Metastases permeation of the vertebral bone disrupts cellular bone homeostasis (Wu et al., 2018), resulting in remarkable changes to the bone microarchitecture (Tamada et al., 2005; Nazarian et al., 2008). Radiologically, these changes appear as osteosclerotic (bone-forming), osteolytic (bone-destroying) (Sutcliffe et al., 2013), or a combination of both, termed mixed lesions. From a mechanical perspective, PVF is caused when the metastatic lesion has degraded the vertebral strength such that it can no longer sustain loads of daily living. The mechanical strength of the vertebral bone is strongly related to the bone’s intrinsic material properties (bone matrix and mineral composition), its apparent density (the mass of bone present in the volume of interest) (McBroom et al., 1985; Mosekilde and Danielsen, 1987; Tabensky et al., 1996), and its architecture (the geometric distribution of the mass) (Kleerekoper et al., 1985; Keaveny and Hayes, 1993). In vertebrae with osteolytic bone lesions, lower vertebral bone fraction due to rarefication of bone microarchitecture and creation of lytic foci (Hojjat et al., 2011; Hojjat et al., 2012; Burke et al., 2017) and apparent loss of bone mineral content (Burke et al., 2017; Stadelmann et al., 2020) initiate the degradation of vertebral structural integrity (Hojjat et al., 2012), resulting in lower vertebral strength (Whealan et al., 2000; Alkalay, 2015; Stadelmann et al., 2020) and stiffness (Stadelmann et al., 2020). By contrast, in vertebrae containing osteosclerotic and mixed bone lesions, higher apparent bone mineral content, higher bone tissue fraction, and changes in bone trabecular bone microarchitecture (Tamada et al., 2005; Nazarian et al., 2008; Stadelmann et al., 2020) were associated with higher vertebral strength (Stadelmann et al., 2020). Vertebral loading varies greatly according to the individual’s body weight (Ghezelbash et al., 2016), spine curvature (Bruno et al., 2012; Bruno et al., 2017a; Bruno et al., 2017b), and vertebral level (Bruno et al., 2017a). Thus, it is crucial to consider vertebral strength and the loading encountered by the affected vertebra to develop a coherent assessment of fracture risk applicable across various patients and vertebral levels.

The trunk and abdominal muscles produce the majority of loading borne by the vertebral levels (Arjmand and Shirazi-Adl, 2006); the result of the need to balance the applied external loads generates the motion required by the specific task (Martuscello et al., 2013) and provides mechanical stability to maintain spinal posture (Cholewicki et al., 1997; McGill et al., 2003). However, current radiographic- (Taneichi et al., 1997) or classification (Fourney et al., 2011)-based clinical prognostic protocols used to predict fracture risk do not include direct trunk muscle measures nor consider the loads sustained. Due to the difficulty of performing spinal loading measurements in vivo, in silico biomechanical models have been created to predict spinal loading throughout the thoracolumbar spine (Han et al., 2012; Bruno et al., 2017a; Bruno et al., 2017b). A recent study by Mokhtarzadeh et al. (2021) employing a biomechanical modeling approach identified several activities that commonly cause large loads in the spine, highlighting that these activities create differing loads in different spinal regions. As metastases and PVF may occur throughout the spine, a better understanding of the pattern of vertebral loading at each specific level for common daily tasks is useful in algorithms for predicting fracture risk.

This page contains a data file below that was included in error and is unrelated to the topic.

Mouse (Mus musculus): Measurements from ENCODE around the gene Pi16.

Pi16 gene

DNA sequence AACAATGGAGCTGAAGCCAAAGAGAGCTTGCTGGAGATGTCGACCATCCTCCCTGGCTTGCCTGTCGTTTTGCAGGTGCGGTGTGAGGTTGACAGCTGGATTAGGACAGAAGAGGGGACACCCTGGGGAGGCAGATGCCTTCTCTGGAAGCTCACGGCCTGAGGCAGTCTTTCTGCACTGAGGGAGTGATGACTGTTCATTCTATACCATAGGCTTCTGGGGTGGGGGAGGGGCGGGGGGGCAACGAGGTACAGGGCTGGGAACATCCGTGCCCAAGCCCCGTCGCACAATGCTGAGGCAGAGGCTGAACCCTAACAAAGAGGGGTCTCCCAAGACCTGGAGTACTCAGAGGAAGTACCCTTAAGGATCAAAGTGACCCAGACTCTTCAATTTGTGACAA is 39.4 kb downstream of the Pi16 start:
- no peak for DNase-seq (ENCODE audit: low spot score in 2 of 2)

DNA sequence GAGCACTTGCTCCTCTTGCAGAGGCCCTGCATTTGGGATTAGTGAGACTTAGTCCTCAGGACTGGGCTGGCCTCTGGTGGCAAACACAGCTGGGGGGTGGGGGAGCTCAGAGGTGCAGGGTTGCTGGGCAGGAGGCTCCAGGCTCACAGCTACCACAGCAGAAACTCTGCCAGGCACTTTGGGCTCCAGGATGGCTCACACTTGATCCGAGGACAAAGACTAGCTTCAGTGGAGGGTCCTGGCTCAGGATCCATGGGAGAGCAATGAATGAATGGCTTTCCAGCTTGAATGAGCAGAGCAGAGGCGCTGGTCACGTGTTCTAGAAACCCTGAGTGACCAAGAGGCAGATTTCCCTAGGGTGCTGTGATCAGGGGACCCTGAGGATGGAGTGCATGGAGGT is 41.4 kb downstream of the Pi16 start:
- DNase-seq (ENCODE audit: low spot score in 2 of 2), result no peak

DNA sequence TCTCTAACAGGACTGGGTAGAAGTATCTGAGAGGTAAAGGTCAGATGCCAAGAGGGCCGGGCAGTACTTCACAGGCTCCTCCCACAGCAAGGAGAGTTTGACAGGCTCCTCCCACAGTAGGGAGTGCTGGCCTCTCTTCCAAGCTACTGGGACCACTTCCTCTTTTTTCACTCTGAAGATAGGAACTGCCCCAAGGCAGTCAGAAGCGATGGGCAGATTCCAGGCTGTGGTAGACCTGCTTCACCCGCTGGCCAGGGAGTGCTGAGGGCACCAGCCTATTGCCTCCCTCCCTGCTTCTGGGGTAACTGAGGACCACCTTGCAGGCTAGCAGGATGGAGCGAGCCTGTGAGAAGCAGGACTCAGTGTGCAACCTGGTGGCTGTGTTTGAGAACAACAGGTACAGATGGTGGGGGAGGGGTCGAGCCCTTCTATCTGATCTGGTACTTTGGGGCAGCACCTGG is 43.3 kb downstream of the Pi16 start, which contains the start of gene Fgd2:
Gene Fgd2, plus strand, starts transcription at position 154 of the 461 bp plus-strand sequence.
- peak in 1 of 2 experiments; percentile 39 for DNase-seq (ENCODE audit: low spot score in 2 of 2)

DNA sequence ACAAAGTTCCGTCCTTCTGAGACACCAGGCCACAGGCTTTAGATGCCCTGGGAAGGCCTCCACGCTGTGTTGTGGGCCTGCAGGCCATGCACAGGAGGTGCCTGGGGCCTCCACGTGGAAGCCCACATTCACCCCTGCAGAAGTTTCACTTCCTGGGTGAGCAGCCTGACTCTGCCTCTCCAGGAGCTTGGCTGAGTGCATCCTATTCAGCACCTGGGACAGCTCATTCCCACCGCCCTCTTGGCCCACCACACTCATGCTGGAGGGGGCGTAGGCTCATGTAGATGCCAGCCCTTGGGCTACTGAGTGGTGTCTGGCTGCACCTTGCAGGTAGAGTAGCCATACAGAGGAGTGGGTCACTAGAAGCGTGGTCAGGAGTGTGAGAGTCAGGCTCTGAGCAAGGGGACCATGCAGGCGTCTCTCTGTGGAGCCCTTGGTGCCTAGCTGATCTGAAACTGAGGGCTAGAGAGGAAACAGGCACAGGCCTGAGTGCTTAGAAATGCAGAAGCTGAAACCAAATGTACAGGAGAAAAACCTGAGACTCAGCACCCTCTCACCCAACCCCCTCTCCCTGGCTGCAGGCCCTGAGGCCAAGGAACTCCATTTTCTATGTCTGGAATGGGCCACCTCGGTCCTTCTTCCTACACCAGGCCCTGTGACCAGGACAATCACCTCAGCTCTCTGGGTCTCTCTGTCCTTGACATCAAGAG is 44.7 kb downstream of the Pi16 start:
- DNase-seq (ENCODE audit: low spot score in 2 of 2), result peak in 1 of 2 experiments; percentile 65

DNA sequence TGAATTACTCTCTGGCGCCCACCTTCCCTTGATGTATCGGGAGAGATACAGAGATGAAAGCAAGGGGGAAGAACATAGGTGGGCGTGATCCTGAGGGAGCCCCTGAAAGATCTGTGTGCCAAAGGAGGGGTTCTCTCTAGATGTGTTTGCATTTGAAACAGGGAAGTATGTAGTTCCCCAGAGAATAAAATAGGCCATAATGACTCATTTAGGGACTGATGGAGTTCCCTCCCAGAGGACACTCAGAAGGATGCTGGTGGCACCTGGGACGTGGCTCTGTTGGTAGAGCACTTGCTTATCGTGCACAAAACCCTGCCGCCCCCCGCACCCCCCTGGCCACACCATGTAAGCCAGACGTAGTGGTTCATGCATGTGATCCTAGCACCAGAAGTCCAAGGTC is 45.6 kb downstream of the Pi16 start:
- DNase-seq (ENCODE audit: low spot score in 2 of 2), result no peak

While it is well understood that PVF is a common clinical occurrence in patients with metastatic spinal disease (Kanis et al., 1999; Oefelein et al., 2001; Jensen et al., 2011), the role of spinal loading in PVF remains unstudied. Older adults with prevalent osteoporotic vertebral fractures (OVFs) have higher ratios of spinal loading to vertebral strength, or load-to-strength ratios (LSRs), compared with older adults without fractures (Duan et al., 2006; Melton et al., 2007; Melton et al., 2010; Anderson et al., 2014). Similarly, higher LSRs predict incident OVF (Wang et al., 2012; Kopperdahl et al., 2014). We have previously reported that holding a weight in flexed and upright postures produces high LSRs in the thoracolumbar region of the spine (Bruno et al., 2017a; Mokhtarzadeh et al., 2021), where OVF occurs most frequently, suggesting that the pattern of spinal loading is an important consideration in OVF (Wang et al., 2012; Kopperdahl et al., 2014). As a metastatic lesion is specific to a vertebral level and can degrade bone integrity far more rapidly than osteoporosis, PVF risk prediction requires a level- and activity-specific approach to evaluate spinal loading. Thus, the overall goal of this study is to provide the first examination of spinal loading versus vertebral strength for vertebrae with spinal metastases. Specifically, we aim to 1) validate the use of CT-based estimates of vertebral strength for vertebrae with spinal metastases, 2) evaluate LSRs for key activities, 3) examine how LSRs for vertebrae from spines with metastatic disease compared to norms in a healthy population, and 4) examine whether LSRs for metastatic vertebrae from spines with the disease vary with metastatic bone classifications, including osteolytic, osteosclerotic, and mixed lesions, and no lesions observed.

2 Methods

2.1 Specimens